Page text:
Deoxynucleoside analogues (dNAs) are cytotoxic towards both replicating and indolent malignancies. The impact of fluctuations in the metabolism of dNAs in relation to cell cycle could have strong implications regarding the activity of dNAs. Deoxycytidine kinase (dCK) and deoxyguanosine kinase (dGK) are important enzymes for phosphorylation/activation of dNAs. These drugs can be dephosphorylated/deactivated by 5′-nucleotidases (5′-NTs) and elevated activities of 5′-NTs and decreased dCK and/or dGK activities represent resistance mechanisms towards dNAs. The activities of dCK, dGK, and three 5′-NTs were investigated in four human leukemic cell lines in relationship to cell cycle progression and cytotoxicity of dNAs. Synchronization of cell cultures to arrest in G0/G1 by serum-deprivation was performed followed by serum-supplementation for cell cycle progression. The activities of dCK and dGK increased up to 3-fold in CEM, HL60, and MOLT-4 cells as they started to proliferate, while the activity of cytosolic nucleotidase I was reduced in proliferating cells. CEM, HL60, and MOLT-4 cells were also more sensitive to cladribine, cytarabine, 9-β-d-arabinofuranosylguanine and clofarabine than K562 cells which demonstrated lower levels and less alteration of these enzymes and were least susceptible to the cytotoxic effects of most dNAs. The results suggest that, in the cell lines studied, the proliferation process is associated with a general shift in the direction of activation of dNAs by inducing activities of dCK/dGK and reducing the activity of cN-I which is favourable for the cytotoxic effects of cladribine, cytarabine and, 9-β-d-arabinofuranosylguanine. These results emphasize the importance of cellular proliferation and dNA metabolism by both phosphorylation and dephosphorylation for susceptibility to dNAs. It underscores the need to understand the mechanisms of action and resistance to dNAs in order to increase efficacy of dNAs treatment by new rational. © 2007 Elsevier Inc. All rights reserved.

  • 8.
    Fyrberg, Anna
    et al.
    Linköping University, Faculty of Health Sciences. Linköping University, Department of Medicine and Care, Clinical Pharmacology.
    Albertioni, Freidoun
    Linköping University, Faculty of Health Sciences. Linköping University, Department of Medicine and Care, Clinical Pharmacology.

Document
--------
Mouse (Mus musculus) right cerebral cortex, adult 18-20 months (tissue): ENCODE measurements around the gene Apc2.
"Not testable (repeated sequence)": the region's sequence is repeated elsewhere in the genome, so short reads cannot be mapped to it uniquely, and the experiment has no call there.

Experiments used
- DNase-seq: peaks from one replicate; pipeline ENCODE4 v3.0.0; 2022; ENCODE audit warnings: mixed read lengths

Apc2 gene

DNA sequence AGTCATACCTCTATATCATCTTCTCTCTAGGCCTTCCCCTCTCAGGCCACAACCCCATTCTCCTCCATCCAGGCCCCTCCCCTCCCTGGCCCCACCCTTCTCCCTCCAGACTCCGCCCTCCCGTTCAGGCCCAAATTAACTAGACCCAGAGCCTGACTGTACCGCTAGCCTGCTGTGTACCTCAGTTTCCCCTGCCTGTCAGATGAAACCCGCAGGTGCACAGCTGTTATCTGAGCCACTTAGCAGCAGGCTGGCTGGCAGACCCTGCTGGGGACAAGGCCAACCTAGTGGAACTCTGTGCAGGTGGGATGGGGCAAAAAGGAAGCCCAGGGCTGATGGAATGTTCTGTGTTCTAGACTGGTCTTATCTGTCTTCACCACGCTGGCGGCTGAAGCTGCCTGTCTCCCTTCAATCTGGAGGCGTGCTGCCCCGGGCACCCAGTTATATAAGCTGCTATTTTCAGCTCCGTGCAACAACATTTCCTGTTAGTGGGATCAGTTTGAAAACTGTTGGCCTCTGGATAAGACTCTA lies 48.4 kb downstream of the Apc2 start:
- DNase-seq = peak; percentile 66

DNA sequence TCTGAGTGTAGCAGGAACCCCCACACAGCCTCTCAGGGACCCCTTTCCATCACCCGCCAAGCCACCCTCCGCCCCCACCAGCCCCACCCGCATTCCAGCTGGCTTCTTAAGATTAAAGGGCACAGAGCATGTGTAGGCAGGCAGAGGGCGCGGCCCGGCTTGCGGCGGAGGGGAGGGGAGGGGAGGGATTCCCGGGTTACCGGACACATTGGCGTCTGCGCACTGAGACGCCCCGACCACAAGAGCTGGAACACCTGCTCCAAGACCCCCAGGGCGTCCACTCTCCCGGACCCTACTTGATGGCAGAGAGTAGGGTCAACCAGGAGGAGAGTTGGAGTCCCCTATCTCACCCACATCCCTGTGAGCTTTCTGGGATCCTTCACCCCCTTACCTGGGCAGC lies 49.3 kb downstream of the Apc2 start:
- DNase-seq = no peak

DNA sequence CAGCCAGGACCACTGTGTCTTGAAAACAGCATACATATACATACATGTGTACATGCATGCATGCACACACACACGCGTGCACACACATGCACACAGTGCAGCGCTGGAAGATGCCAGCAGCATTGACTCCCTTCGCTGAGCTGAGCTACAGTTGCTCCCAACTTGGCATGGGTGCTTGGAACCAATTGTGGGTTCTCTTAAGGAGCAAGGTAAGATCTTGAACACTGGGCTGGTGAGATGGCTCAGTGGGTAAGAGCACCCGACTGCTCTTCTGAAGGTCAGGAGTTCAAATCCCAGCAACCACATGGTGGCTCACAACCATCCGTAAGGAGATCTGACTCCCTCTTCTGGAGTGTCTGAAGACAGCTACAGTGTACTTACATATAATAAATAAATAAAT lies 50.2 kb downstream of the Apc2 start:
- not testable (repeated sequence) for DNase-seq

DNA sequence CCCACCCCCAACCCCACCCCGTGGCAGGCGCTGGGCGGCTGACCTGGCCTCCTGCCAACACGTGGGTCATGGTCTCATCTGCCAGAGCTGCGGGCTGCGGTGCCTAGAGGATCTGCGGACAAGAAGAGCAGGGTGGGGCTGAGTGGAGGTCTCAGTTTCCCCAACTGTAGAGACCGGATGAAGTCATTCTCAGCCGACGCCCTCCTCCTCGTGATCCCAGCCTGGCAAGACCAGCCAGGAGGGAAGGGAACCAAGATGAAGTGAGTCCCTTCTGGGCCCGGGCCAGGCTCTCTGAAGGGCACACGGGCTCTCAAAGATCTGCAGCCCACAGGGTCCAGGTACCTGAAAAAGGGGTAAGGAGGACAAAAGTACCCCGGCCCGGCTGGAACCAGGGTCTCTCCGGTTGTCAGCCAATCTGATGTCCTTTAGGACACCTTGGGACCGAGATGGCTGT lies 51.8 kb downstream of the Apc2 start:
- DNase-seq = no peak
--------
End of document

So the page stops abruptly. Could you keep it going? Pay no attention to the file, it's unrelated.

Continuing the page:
Lotfi, Kourosh
    Linköping University, Faculty of Health Sciences. Linköping University, Department of Medicine and Care, Clinical Pharmacology. Östergötlands Läns Landsting, Centre for Laboratory Medicine, Department of Clinical Pharmacology.
    Evidence of cell cycle-dependent regulation of Deoxycytidine kinase and Cytosolic 5-nucleotidase-I activity2005In: 10th European Society for the Study of Purine and Pyrimidine Metabolism in Man,2005, 2005Conference paper (Other academic)
  • 9.
    Fyrberg, Anna
    et al.
    Linköping University, Department of Medical and Health Sciences, Clinical Pharmacology. Linköping University, Faculty of Health Sciences.
    Albertioni, Freidoun
    Cancer Center Karolinska, Department of Oncology and Pathology, Karolinska University Hospital, Stockholm.
    Lotfi, Kourosh
    Linköping University, Department of Medical and Health Sciences, Clinical Pharmacology. Östergötlands Läns Landsting, Centre of Surgery and Oncology, Department of Haematology. Linköping University, Faculty of Health Sciences.
    RNAi Depletion of Deoxycytidine and Deoxyguanosine Kinase in Human Leukemic CEM Cells2008In: Nucleosides, Nucleotides & Nucleic Acids, ISSN 1525-7770, E-ISSN 1532-2335, Vol. 27, no 6-7, p. 712-719Article in journal (Refereed)
    Abstract [en]

    Resistance toward nucleoside analogues is often due to decreased activities of the activating enzymes deoxycytidine kinase (dCK) and/or deoxyguanosine kinase (dGK). With small interfering RNA (siRNA), dCK and dGK were downregulated by approximately 70% in CEM cells and tested against six nucleoside analogues using the methyl thiazol tetrazolium assay. SiRNA-transfected cells reduced in dCK activity were 3- to 6-fold less sensitive to CdA, AraC, and CAFdA. The sensitivity to AraG and FaraA was unchanged, while the sensitivity toward gemcitabine was significantly increased. dGK depletion in cells resulted in lower sensitivity to FaraA, dFdC, CAFdA, and AraG, but slightly higher sensitivity to CdA and AraC.

  • 10.
    Fyrberg, Anna
    et al.
    Linköping University, Department of Medicine and Health Sciences, Clinical Pharmacology . Linköping University, Faculty of Health Sciences.
    Albertioni, Freidoun
    Cancer Center Karolinska Department of Oncology and Pathology, Karolinska University Hospital, SE-171 76 Stockholm.
    Lotfi, Kourosh